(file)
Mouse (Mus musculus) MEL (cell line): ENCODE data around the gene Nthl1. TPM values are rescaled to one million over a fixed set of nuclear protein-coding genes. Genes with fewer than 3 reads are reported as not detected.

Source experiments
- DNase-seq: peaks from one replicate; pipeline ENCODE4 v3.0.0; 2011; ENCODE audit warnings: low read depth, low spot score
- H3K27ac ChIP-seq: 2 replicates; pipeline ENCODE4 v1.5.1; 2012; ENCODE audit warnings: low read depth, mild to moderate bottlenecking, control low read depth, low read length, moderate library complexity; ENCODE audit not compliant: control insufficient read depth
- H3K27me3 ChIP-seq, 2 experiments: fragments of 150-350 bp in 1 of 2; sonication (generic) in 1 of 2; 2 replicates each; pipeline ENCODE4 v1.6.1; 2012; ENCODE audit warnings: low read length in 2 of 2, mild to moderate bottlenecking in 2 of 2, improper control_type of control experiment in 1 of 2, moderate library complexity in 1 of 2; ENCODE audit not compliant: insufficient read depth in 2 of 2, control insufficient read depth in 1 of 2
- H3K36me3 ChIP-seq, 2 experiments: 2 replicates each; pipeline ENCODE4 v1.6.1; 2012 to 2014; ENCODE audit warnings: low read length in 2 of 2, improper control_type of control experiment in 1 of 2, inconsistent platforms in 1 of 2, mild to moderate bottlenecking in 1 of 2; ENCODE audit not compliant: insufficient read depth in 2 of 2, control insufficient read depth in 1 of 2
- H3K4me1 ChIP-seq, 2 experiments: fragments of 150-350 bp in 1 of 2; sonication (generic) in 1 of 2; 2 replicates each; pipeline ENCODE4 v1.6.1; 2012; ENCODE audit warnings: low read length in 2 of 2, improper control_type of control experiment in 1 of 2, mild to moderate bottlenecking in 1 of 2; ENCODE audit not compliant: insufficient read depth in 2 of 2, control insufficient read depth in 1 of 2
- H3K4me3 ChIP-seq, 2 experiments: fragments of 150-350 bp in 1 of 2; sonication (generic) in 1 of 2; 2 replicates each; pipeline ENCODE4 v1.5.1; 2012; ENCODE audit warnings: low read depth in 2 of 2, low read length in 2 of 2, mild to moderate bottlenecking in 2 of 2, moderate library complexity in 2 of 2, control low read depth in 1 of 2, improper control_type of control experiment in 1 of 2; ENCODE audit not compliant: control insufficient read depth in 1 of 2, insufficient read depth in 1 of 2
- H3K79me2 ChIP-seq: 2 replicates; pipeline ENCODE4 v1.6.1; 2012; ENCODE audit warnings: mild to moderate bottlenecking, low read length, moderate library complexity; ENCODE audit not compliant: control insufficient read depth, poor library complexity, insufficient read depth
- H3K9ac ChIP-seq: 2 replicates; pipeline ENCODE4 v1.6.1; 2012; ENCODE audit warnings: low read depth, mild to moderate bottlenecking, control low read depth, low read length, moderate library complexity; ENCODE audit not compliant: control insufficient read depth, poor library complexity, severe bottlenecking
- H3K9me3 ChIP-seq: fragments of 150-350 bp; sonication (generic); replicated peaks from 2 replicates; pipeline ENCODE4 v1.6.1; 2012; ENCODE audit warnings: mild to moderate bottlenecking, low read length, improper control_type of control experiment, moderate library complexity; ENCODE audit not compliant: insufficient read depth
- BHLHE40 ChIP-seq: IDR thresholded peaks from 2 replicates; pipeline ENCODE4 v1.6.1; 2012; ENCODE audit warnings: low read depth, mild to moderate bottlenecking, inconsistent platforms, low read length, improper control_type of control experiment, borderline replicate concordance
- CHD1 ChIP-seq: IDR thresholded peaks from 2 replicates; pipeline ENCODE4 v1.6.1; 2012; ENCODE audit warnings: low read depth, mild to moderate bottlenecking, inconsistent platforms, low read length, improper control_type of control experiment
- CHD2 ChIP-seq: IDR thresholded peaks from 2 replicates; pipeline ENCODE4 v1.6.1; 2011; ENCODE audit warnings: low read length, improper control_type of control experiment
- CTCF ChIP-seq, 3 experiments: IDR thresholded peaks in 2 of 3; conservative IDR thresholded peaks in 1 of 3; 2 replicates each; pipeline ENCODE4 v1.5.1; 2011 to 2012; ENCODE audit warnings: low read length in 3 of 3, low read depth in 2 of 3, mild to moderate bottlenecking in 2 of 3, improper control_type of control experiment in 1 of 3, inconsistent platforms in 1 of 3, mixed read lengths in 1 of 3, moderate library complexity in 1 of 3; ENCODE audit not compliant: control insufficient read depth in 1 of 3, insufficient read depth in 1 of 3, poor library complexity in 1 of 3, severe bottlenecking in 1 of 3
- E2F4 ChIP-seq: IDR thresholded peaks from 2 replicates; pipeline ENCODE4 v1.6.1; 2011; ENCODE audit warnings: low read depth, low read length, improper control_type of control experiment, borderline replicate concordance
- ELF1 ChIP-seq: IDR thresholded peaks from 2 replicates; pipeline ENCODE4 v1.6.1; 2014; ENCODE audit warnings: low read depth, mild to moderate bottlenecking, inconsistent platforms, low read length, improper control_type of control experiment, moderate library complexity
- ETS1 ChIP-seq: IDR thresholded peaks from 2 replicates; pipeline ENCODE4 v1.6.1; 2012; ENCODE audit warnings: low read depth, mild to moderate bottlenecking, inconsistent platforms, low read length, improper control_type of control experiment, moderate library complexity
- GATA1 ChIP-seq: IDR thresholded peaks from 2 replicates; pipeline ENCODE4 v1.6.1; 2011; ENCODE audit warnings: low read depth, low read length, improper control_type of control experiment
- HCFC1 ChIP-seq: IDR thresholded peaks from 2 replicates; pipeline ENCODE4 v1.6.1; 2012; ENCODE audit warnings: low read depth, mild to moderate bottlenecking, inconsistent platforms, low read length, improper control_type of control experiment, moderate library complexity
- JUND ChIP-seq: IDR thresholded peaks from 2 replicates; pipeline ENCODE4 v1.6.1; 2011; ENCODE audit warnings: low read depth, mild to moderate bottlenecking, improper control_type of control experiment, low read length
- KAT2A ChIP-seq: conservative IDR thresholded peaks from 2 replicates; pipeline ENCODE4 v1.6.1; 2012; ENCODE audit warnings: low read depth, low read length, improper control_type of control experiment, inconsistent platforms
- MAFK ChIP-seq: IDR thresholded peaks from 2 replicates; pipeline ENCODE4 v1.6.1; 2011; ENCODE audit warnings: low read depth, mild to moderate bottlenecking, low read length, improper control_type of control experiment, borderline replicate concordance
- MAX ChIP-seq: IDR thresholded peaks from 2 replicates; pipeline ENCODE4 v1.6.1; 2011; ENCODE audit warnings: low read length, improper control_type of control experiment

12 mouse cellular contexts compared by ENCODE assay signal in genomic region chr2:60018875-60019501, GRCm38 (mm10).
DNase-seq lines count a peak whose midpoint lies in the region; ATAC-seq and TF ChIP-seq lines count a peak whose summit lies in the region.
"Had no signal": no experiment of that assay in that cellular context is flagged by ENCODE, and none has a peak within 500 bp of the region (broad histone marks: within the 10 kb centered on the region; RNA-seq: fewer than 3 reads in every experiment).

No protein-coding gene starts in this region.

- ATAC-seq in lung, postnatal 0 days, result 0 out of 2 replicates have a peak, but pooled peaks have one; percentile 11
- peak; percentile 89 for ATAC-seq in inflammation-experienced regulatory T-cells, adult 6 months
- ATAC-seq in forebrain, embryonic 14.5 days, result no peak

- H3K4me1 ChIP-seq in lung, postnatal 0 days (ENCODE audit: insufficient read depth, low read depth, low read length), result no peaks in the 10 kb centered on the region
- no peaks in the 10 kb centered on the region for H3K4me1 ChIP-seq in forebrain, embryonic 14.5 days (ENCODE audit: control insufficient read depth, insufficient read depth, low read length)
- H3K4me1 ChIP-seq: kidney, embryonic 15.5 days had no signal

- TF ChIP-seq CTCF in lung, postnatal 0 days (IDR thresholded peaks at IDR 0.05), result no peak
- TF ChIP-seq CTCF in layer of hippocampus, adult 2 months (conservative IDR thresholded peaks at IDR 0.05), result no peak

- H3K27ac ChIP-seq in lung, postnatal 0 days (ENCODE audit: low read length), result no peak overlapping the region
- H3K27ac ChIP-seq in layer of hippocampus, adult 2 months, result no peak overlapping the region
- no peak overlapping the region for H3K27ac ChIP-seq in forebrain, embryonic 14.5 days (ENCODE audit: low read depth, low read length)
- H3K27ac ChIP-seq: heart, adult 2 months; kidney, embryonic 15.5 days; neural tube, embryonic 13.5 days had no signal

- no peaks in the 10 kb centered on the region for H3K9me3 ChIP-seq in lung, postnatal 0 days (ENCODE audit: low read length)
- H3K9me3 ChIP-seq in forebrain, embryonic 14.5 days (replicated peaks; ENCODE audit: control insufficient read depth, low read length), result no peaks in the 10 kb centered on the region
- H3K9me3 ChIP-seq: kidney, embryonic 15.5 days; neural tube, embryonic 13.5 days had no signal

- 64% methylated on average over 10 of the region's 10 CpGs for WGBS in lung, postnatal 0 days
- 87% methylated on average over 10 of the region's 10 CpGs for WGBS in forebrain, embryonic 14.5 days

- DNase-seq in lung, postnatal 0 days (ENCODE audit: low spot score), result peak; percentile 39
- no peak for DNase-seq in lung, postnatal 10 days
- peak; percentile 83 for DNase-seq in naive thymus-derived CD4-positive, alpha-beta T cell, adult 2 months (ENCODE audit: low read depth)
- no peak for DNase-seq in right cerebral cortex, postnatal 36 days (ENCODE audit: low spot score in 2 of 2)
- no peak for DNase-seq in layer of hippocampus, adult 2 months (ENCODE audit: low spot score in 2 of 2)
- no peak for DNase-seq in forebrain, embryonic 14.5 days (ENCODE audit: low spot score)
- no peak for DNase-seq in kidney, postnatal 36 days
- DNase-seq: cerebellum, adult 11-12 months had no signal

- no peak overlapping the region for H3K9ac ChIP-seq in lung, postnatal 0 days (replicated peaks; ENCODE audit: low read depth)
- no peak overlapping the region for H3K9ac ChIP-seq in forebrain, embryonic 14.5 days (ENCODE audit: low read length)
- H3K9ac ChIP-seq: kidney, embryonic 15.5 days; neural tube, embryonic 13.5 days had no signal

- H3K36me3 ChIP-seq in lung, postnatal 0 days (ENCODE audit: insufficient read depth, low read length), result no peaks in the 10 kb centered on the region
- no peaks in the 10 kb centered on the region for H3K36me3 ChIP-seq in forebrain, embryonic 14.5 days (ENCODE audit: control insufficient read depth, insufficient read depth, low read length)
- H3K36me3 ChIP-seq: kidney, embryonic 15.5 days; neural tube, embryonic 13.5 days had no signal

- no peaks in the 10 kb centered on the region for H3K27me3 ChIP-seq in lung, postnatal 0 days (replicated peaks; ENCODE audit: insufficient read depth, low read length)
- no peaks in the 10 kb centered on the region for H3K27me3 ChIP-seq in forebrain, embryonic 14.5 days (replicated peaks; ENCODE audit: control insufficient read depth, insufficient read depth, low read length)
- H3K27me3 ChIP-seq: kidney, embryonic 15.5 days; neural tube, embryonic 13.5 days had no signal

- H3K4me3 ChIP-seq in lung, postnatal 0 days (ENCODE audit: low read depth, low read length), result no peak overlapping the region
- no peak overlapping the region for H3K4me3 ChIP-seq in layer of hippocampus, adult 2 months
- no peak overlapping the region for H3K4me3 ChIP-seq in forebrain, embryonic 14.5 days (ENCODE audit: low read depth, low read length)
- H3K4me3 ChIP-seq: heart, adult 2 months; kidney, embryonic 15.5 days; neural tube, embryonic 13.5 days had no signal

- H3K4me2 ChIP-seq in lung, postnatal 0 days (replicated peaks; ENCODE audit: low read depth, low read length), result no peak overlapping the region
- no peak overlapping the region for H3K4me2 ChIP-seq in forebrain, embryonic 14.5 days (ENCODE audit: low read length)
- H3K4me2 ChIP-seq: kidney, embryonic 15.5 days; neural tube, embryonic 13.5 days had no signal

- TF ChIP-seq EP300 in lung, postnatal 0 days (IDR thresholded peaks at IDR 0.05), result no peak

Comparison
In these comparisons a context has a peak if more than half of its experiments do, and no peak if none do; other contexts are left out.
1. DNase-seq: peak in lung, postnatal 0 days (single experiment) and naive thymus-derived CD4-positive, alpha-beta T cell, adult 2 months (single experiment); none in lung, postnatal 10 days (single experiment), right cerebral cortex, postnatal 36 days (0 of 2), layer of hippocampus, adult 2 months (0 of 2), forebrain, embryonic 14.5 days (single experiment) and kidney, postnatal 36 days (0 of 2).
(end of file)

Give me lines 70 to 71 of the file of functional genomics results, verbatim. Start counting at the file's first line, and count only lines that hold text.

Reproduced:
- TF ChIP-seq EP300 in lung, postnatal 0 days (IDR thresholded peaks at IDR 0.05), result no peak

Comparison